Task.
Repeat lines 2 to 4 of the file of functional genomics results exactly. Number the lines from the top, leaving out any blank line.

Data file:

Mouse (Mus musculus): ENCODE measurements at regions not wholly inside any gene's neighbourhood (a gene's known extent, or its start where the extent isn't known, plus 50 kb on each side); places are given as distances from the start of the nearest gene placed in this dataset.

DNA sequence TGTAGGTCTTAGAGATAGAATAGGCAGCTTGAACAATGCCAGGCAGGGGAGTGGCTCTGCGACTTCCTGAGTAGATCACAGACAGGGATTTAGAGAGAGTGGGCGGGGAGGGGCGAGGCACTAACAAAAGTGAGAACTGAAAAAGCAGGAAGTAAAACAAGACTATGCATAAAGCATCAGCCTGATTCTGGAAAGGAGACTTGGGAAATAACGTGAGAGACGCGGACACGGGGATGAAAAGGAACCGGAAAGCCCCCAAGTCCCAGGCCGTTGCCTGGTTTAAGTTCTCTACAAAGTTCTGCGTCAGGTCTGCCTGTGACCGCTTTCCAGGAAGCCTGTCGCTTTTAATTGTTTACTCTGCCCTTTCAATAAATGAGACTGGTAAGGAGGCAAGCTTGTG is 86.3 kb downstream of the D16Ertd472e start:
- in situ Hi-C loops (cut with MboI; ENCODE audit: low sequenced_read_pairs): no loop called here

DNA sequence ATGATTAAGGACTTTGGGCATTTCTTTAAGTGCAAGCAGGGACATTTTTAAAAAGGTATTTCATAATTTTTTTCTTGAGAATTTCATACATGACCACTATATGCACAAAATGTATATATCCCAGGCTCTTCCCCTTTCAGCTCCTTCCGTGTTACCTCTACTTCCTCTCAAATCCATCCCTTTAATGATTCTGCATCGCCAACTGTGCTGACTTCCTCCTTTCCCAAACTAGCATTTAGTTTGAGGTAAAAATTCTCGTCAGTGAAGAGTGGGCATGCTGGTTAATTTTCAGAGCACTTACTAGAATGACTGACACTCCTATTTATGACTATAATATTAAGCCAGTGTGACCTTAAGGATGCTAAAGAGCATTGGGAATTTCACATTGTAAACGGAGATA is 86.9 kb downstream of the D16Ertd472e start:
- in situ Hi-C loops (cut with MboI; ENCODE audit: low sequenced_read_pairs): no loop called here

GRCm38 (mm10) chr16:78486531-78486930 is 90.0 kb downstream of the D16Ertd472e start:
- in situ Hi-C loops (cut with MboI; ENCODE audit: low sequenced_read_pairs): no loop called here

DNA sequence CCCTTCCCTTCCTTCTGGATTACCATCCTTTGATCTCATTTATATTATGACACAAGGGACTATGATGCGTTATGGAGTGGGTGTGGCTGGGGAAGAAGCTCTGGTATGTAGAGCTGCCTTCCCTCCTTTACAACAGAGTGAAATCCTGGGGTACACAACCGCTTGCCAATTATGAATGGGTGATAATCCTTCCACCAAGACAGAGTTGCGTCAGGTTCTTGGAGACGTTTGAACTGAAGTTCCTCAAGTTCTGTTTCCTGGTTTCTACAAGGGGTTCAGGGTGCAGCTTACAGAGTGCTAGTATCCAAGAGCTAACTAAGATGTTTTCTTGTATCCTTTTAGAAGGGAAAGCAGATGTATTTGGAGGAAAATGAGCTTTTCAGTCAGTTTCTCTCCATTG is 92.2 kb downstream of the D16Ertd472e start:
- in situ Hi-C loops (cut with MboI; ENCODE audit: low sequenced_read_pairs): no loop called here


DNA sequence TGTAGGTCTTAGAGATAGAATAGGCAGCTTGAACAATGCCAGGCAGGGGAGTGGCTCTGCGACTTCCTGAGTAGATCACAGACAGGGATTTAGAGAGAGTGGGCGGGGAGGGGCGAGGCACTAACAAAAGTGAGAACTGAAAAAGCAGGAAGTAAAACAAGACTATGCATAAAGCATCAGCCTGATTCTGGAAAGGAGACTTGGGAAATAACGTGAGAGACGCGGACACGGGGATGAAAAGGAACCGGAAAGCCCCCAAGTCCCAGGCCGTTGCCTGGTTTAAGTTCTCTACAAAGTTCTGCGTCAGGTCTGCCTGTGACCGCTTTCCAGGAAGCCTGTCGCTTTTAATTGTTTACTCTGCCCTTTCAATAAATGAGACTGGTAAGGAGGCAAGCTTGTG is 86.3 kb downstream of the D16Ertd472e start:
- in situ Hi-C loops (cut with MboI; ENCODE audit: low sequenced_read_pairs): no loop called here

DNA sequence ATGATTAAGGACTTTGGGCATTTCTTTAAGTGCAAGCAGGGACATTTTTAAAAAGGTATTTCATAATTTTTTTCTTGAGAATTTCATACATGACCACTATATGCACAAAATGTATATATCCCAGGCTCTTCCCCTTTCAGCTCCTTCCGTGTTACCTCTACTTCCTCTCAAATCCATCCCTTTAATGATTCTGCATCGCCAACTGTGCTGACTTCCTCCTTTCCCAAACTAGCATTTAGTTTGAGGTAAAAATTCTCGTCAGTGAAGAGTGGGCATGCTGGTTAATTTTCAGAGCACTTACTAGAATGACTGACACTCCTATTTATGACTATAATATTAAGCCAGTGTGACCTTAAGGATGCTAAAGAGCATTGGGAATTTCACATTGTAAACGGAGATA is 86.9 kb downstream of the D16Ertd472e start: